Tithe Awards and Maps
Tithe maps show the land in each parish or township divided into numbered plots. The accompanying awards give details of the owner, occupier, field name, state of cultivation, acreage and tithe value of each plot. Tithes were payments made to the local clergyman. Originally these payments were ‘in kind’ but from the 17th century onwards they were converted into money payments.
See our Tracks in Time website for digital copies of Leeds maps and award data.
Ordnance Survey Maps
Established in the 1790s the Ordnance Survey's large and small-scale maps are particulalrly useful for local historians as they allow the comparison of a site or area over a period of time and give details about buildings, roads, developments, public institutions and even trees and land use. Maps of West Yorkshire tend to start in the nineteenth century and we hold editions up to the 1930s in our offices. Later editions are generally available in the Local Studies Libraries. Further information can be found on the Ordnance Survey website.
During the 18th and 19th centuries turnpike trusts were set up to build and maintain main roads. Tolls were charged for the use of the roads. Turnpike trust records include minute books, route maps, details of toll charges, and sometimes tollhouse keepers’ daybooks. Most turnpike records for West Yorkshire are held at our Wakefield office.
Our Wakefield office also holds a set of plans showing the properties acquired for the building of roads, canals and railways within the West Riding of Yorkshire, as well as the archives of the British Waterways regional office which are currently being catalogued as part of the British Waterways Virtual Archive Project. Further canal and railway archives for West Yorkshire are held at the National Archives in London.
Poll Tax Returns
The Poll Tax was first levied in 1377. It was paid by all the population, except beggars and children under 14, at a rate of fourpence a head. It was levied again in 1379 and 1381, but proved very unpopular and was not re-imposed after the Peasants’ Revolt of 1381. The next general poll tax was levied in 1513, and it was imposed again six times between 1641 and 1698. The medieval returns in particular are a useful source of information about village populations at an early date. The records of the tax are held at the National Archives in London.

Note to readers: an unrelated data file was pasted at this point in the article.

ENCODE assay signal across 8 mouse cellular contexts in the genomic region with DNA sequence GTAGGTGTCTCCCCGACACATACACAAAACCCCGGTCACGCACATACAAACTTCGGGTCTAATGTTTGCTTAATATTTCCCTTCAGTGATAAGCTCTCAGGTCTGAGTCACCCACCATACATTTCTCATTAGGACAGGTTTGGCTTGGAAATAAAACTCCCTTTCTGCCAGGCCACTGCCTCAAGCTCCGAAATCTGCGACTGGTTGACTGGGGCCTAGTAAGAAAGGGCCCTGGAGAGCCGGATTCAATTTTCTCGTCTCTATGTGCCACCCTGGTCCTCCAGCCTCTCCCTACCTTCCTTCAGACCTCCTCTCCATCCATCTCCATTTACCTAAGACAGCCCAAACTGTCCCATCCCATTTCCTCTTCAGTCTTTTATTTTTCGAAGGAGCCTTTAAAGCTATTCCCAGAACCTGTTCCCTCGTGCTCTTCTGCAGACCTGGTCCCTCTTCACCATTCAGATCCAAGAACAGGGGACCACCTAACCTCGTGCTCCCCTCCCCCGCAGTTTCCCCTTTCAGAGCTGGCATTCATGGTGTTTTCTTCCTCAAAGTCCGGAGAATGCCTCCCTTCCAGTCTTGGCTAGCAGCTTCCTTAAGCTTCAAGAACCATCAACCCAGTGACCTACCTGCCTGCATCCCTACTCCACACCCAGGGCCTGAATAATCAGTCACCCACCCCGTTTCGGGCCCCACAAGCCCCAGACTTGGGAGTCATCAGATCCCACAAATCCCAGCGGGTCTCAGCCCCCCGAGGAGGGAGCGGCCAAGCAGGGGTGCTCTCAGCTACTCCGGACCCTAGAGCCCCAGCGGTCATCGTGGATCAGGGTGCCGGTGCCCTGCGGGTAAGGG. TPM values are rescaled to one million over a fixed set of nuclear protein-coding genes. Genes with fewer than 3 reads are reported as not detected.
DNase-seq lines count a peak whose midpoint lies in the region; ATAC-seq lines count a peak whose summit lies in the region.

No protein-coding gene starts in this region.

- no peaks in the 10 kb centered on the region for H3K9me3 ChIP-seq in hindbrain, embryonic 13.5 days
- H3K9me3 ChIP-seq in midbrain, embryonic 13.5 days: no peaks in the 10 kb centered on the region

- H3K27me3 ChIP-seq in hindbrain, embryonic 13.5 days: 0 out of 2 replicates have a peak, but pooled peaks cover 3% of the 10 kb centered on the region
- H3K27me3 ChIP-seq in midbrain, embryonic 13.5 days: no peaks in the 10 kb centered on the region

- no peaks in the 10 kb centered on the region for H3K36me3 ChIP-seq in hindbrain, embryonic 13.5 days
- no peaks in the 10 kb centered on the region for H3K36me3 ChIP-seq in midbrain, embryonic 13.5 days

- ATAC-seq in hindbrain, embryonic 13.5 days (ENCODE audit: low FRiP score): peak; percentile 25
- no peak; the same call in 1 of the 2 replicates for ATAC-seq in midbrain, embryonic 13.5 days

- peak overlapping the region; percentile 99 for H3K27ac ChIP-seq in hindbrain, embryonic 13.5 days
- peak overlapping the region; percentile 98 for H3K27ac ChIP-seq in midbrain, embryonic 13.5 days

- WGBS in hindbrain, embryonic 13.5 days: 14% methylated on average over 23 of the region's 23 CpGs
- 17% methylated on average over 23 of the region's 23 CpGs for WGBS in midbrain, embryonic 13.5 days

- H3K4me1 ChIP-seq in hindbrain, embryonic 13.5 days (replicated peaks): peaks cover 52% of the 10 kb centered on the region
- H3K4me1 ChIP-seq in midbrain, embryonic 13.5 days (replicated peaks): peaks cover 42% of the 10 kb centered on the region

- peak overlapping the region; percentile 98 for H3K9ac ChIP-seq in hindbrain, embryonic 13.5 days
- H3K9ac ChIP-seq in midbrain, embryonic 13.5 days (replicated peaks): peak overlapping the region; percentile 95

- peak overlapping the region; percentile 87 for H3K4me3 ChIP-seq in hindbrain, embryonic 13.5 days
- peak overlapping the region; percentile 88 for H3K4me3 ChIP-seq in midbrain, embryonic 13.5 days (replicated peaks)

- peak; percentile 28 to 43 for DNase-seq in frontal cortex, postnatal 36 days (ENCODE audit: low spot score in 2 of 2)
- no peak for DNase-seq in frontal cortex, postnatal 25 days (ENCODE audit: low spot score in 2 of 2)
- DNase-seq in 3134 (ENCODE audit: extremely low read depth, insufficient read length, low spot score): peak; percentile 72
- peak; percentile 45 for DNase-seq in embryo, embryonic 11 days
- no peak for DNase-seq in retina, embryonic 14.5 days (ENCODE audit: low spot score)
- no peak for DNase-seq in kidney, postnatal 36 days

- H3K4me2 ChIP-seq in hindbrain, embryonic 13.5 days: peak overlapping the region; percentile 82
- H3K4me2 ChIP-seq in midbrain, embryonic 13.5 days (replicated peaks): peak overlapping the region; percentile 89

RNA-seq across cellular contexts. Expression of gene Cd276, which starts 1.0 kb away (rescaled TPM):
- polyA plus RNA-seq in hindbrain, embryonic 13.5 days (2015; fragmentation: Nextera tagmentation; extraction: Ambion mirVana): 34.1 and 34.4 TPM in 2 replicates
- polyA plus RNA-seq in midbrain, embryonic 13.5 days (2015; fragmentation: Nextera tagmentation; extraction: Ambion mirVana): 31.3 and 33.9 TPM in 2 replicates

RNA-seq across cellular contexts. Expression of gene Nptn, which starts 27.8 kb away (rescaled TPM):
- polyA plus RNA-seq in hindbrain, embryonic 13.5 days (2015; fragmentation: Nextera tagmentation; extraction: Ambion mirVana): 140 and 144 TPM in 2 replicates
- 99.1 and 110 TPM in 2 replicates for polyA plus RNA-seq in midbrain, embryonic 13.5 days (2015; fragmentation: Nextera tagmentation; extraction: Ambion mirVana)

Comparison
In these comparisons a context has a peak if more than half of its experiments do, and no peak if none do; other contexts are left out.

Hearth Tax Returns
Hearth tax was levied from 1662 until 1689. The parish constable compiled lists of householders and the number of hearths in each house. The tax was levied on all houses worth £1 a year or more, and was paid by the occupier not the landlord. There were many exceptions, including people receiving poor relief (the equivalent of being on benefits), those not paying parish rates, charities, and industrial premises (except smiths’ forges and bakers’ ovens).
However, many of the returns have been printed and are available in local libraries and West Yorkshire Archive Service offices. There are two versions of the 1672 West Riding return – the version at the National Archives appears to have been copied from a volume held at our Wakefield office and available on microfiche in Bradford, Calderdale (Halifax), Kirklees (Huddersfield) and Leeds
Window tax replaced heath tax in 1696. Each household paid a basic two shillings, and houses with between ten and twenty windows paid a further eight shillings. These figures were revised in 1747, and in 1825 houses with fewer than eight windows were exempted. However, householders cut their payments by blocking up non-essential windows. The tax was finally abolished in 1851. The records of this tax are held at the National Archives.
An Act of 1780 meant that records of the land tax had to be kept in each county, so that they could be used to check whether people were entitled to vote in general elections or not. The records list the owner and occupier of the property, and its taxation value. The records stopped being used for electoral purposes in 1832, when electoral registers were introduced. The land tax returns for the West Riding are held at our Wakefield office.
Further information on the land tax is available in the published Search Guide to the English Land Tax, which is based on the West Riding returns.
The census is a key source for the local historian. The first census was taken in 1801 and every ten years thereafter (except 1941). But the names and personal details of individuals were not preserved until 1841. The 1841 census is not as reliable as the later ones. The census lists names, ages, occupations and addresses, and from 1851, place of birth and the relationship of each person to the head of the household. You cannot look at the census returns until they are 100 years old.